Auranofin ‘Promising’ to Treat Amoebic Dysentery
Auranofin, a common and cheap drug currently used for arthritis, could help fight against parasitic organisms responsible for amoebic dysentery, according to US researchers.
Amoebic dysentery is caused by Entamoeba histolytica, which infects the bowels. It results in severe diarrhoea as well as bloody stools. More than 70,000 people globally are believed to die from the infection every year, most of which are in developing countries.
US scientists tested 910 drugs, a number of which had previously been demonstrated to be safe for human use, on amoebas in the laboratory.
Studies on animals demonstrated that Auranofin was 10 times more effective than the existing treatment, metronidazole, at killing Entamoeba histolytica. Additional research will be required on humans, but researchers noted that it looks promising.
Auranofin (ridaura) contains a medical form of gold and fights rheumatoid arthritis by reducing inflammation. The new trials demonstrate that it could be used to treat amoebic dysentery and possibly Giardia. Both infections cause dysentery symptoms which include stomach cramps and severe diarrhoea.
Quicker to develop
Auranofin has been prescribed to patients with rheumatoid arthritis since 1985. The fact that the drug has already been confirmed to be safe will reduce the timeline and the cost required to develop it as a dysentery treatment.
Prof James McKerrow, one of the researchers from the Sandler Center for Drug Discovery at the University of California, San Francisco, mentioned that when they are “looking for new treatments for the developing world, we start with drugs that have already been approved. If we can find an approved drug that happens to kill these organisms, we’ve leapfrogged the development process that goes into assessing whether they are safe, which also makes them affordable throughout the world.”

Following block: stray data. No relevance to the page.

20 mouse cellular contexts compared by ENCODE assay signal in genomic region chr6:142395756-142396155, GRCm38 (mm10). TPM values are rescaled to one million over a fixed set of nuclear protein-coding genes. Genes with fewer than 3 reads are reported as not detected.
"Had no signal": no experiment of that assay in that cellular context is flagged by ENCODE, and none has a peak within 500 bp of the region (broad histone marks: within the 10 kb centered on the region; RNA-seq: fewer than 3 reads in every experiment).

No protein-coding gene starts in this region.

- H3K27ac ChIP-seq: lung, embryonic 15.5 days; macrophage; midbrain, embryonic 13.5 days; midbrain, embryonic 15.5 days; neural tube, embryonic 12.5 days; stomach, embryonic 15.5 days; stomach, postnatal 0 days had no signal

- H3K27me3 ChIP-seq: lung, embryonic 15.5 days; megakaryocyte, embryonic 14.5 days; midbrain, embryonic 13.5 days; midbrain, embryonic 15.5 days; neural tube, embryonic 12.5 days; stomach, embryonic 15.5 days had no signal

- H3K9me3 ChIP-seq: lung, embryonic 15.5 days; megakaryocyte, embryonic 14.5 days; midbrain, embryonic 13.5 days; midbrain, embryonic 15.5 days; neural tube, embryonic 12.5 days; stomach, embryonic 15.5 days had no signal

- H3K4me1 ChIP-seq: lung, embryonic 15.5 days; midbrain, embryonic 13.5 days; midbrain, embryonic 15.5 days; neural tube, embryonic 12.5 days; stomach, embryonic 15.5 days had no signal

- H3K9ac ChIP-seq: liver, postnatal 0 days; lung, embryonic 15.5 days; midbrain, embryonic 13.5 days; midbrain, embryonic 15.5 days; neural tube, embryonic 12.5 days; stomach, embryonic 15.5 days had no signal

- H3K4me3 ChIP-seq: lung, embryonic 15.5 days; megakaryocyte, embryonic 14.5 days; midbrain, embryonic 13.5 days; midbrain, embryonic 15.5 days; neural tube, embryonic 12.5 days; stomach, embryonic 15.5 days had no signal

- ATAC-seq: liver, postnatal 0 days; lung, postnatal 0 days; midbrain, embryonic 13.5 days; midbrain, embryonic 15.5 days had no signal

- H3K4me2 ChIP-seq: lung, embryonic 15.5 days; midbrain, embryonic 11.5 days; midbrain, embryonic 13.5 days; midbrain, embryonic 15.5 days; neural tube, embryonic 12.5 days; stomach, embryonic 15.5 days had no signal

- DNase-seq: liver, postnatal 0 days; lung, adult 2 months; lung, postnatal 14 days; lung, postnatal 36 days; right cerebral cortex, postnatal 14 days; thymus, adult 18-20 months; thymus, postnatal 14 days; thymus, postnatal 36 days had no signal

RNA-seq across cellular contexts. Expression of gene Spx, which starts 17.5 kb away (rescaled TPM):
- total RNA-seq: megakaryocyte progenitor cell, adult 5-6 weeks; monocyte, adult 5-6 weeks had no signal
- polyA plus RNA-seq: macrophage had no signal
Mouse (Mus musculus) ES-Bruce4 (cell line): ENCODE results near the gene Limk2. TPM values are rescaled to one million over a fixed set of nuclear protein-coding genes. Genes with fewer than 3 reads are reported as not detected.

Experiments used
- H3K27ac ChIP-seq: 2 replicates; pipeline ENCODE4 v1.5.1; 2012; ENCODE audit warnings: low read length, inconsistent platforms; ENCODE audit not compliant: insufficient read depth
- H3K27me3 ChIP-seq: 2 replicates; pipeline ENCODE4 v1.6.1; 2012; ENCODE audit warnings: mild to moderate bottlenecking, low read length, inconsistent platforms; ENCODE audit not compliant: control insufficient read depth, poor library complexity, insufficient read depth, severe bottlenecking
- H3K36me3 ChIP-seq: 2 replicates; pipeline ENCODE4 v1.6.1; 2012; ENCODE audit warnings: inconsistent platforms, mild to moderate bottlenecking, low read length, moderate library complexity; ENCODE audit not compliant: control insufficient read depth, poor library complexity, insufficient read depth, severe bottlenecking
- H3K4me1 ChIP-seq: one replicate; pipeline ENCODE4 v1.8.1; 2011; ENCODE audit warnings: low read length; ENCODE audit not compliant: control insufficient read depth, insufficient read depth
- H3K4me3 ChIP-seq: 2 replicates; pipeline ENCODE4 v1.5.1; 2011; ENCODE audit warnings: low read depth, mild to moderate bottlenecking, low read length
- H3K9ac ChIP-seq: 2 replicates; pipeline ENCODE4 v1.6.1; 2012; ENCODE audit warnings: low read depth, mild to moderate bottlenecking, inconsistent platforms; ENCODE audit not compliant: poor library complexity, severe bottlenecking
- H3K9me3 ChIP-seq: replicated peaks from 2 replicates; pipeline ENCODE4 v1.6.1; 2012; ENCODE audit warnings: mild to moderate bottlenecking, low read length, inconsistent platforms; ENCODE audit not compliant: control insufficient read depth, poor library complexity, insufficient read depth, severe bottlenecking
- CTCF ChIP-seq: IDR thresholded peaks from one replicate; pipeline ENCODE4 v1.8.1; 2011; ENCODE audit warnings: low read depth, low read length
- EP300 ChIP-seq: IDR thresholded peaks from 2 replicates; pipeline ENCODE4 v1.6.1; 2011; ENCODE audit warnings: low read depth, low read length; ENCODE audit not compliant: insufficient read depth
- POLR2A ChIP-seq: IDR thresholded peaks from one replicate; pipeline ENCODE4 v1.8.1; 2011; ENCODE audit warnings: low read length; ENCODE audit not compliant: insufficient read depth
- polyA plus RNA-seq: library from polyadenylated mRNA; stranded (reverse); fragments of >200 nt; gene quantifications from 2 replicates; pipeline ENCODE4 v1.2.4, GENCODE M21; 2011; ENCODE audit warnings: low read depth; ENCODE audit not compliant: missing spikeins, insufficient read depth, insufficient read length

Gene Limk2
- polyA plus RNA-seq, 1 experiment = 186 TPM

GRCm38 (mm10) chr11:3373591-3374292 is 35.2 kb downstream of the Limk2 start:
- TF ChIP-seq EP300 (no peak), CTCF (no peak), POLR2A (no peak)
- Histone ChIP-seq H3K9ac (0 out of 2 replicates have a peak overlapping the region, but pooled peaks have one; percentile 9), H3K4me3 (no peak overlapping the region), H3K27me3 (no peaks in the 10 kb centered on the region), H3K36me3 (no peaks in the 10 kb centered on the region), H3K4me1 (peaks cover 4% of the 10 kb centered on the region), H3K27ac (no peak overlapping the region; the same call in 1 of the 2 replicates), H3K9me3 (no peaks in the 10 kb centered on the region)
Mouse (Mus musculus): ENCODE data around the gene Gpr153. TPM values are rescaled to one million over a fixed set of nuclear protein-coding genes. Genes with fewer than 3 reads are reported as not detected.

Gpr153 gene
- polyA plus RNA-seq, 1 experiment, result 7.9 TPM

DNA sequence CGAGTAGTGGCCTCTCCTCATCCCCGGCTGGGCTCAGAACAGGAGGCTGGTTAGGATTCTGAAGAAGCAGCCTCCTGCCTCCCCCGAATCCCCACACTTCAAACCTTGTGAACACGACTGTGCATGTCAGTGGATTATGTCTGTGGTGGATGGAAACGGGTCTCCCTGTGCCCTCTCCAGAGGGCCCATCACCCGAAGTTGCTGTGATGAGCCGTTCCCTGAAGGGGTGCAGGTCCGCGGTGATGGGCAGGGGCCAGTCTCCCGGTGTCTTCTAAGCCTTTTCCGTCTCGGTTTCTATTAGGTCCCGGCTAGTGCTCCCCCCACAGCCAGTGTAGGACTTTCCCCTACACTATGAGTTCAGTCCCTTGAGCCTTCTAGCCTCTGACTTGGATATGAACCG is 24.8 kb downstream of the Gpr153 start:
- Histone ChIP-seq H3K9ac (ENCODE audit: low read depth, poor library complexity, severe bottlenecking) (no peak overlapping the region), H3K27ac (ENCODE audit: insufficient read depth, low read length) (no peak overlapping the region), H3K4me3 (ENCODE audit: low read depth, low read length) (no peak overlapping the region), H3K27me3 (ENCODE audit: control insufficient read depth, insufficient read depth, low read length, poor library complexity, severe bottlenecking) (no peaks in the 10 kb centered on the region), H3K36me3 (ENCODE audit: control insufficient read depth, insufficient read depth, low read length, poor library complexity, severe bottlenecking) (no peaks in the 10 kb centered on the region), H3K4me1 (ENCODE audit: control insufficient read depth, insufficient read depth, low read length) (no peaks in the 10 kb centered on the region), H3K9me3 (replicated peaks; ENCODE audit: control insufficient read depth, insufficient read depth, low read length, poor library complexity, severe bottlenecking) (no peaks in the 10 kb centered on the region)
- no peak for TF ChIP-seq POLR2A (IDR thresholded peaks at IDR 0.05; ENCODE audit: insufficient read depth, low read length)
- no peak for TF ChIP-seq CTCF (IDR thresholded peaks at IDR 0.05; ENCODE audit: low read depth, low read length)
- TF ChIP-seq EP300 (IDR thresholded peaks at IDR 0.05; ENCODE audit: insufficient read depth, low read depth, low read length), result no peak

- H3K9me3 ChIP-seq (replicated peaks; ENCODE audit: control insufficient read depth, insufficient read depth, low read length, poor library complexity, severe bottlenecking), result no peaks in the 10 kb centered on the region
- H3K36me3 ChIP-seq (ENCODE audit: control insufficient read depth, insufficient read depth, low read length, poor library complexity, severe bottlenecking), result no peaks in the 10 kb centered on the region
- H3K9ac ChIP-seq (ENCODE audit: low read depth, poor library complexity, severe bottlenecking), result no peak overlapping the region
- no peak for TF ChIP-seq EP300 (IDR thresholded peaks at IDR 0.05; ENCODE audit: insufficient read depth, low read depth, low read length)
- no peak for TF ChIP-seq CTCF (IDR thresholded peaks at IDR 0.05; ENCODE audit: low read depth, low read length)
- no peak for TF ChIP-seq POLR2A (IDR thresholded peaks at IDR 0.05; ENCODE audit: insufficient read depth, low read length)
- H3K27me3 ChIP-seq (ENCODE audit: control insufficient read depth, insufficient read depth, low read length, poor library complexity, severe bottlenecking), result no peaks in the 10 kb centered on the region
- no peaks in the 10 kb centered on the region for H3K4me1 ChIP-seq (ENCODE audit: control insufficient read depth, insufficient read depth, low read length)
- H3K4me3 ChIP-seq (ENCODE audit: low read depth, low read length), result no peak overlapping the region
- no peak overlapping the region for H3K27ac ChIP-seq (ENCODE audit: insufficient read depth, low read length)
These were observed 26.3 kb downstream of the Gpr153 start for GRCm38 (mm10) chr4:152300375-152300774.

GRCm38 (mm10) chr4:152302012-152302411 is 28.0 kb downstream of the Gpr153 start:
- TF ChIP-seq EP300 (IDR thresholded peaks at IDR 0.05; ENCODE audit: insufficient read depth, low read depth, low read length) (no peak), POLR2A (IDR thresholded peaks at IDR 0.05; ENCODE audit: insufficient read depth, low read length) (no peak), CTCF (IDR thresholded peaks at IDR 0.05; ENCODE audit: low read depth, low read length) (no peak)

Lead researcher, Prof Sharon Reed, from the University of California, San Diego added that “this new use of an old drug represents a promising therapy for a major health threat.”
Dr Graham Clark, a reader in molecular parasitology at the London School of Hygiene & Tropical Medicine, observed that although metronidazole was very effective, it had side effects and was not always effective.
He added “the work presented in this paper is particularly useful as it identifies an existing drug, auranofin that has already been tested and approved for use in humans, which seems to be at least as effective as metronidazole.”
“Although auranofin has to date only been tested in animal models of amoebic disease, this means that there is now a potential alternative treatment for individual cases where metronidazole fails to cure the infection or in the event resistance to metronidazole emerge as a clinical problem in the future,” he concluded.